Director of Public Prosecutions v Dalgliesh (A Psyuedonym)

By Nicholas Morrisey

In Director of Public Prosecutions v Dalgliesh (A Psyuedonym), the High Court (‘the Court’) unanimously allowed an appeal on sentence from the Victorian Court of Appeal (‘Court of Appeal’). In doing so, the Court again affirmed the desirability of the process of instinctive synthesis and reiterated the importance of individualised justice. No single factor in sentencing is to be afforded supremacy in such a way as to fetter discretion or allow an unjust sentence to stand. The decision also acts as a reminder for practitioners that when considering a plea of guilty, the accused’s expectation of a sentencing outcome will not act as a bar to the fixing of a just sentence.


The respondent (the accused) pleaded guilty to two acts of incest (charge 1 and 2), one act of sexual penetration of a child under 16 (charge 4) and one act of indecent assault (charge 3). He was sentenced in the County Court to an overall term of imprisonment of five years and six months with a non-parole period of three years.

The circumstances of charge 1 were that the respondent was in a de facto relationship with the complainant’s mother. The complainant was aged 13 at the time of the offence. She fell pregnant as a result and told her mother that the father was a friend from school, a lie to which the respondent acquiesced. The pregnancy was terminated and the family moved to a rural town. The indicative sentence on charge 1 was three years and six months imprisonment against a maximum penalty of 25 years.

The Director of Public Prosecutions (‘the Director’) lodged an appeal (DPP v Dalgliesh (a Pseudonym) [2016] VSCA 148) against the sentence imposed on charge 1 (incest). The relevant ground was that the sentence was manifestly inadequate. Subsequently, the Deputy Registrar wrote to the parties, stating that the case was an appropriate vehicle to consider the adequacy of current sentencing practices for the offence of incest, but that the ‘decision on the general question will not, of course, affect the outcome of the appeal.’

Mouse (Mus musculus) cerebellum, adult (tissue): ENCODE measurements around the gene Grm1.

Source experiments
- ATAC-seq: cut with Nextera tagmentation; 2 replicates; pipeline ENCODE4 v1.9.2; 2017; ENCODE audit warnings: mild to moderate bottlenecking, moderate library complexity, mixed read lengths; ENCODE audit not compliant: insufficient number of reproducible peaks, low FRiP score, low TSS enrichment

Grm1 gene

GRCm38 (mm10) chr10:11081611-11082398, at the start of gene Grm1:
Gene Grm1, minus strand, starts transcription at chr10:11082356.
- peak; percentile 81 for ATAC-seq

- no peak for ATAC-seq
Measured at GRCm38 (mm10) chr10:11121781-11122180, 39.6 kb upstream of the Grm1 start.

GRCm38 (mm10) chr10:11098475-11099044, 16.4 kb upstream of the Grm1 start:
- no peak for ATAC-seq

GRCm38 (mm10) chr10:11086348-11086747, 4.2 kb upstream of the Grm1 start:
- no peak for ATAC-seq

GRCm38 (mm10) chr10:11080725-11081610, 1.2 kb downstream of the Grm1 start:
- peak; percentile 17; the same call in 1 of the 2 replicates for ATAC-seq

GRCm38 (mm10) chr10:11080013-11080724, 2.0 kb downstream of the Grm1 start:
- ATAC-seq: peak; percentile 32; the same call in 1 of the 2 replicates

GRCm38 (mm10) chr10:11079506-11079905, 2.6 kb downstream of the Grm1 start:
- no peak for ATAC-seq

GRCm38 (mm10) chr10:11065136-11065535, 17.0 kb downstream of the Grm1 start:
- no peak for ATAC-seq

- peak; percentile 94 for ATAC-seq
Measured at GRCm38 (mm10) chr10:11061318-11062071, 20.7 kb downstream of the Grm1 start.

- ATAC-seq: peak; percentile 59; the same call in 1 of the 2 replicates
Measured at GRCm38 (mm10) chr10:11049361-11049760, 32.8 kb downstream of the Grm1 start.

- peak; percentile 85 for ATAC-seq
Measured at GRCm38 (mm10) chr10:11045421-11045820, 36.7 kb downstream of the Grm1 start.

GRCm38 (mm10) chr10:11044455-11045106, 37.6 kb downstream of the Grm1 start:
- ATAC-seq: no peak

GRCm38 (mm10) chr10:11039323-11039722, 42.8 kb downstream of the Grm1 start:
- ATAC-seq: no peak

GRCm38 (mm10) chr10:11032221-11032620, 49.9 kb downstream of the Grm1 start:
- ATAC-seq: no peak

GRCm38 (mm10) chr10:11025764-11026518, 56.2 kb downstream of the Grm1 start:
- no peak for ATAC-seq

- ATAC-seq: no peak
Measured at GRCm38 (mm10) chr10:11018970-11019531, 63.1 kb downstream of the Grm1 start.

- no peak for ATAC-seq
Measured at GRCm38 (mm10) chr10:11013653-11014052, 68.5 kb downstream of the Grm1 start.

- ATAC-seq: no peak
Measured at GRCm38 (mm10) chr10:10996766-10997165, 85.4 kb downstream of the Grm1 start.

The focus of the appeal was s 5(2) of the Sentencing Act 1991 (Vic), which provides a list of factors that a court is to have regard to in sentencing an offender. One of the ten factors listed is ‘current sentencing practices’ under s 5(2)(b).

The joint judgment (Maxwell ACJ, Redlich and Beach JJA) dismissed the appeal on the basis that ‘though extremely lenient’, the Director was unable to establish that the sentence imposed was outside the range of sentences reasonably open to the judge based on current sentencing practices (at [52]). Going even further, it was stated that ‘but for the constraints of current sentencing practice, the objective seriousness of the conduct… demanded a considerably longer sentence.’ In arriving at the decision, the Court of Appeal considered twelve cases of incest involving pregnancy, in which the range of sentences extended from four to seven years imprisonment.

As foreshadowed by the Deputy Registrar’s communication, the joint judgment undertook a bifurcated approach to the appeal. Having decided the substantive appeal in part A of its reasons, the Court in part B considered whether the current sentencing practice in relation to incest charges were inadequate. It concluded that ‘current sentencing for incest reveals error in principle’ (at [128]) and again stated that ‘but for the constraints of current sentencing… we would have no hesitation in concluding that the sentence imposed on [the respondent] was manifestly inadequate’ (at [132]).

High Court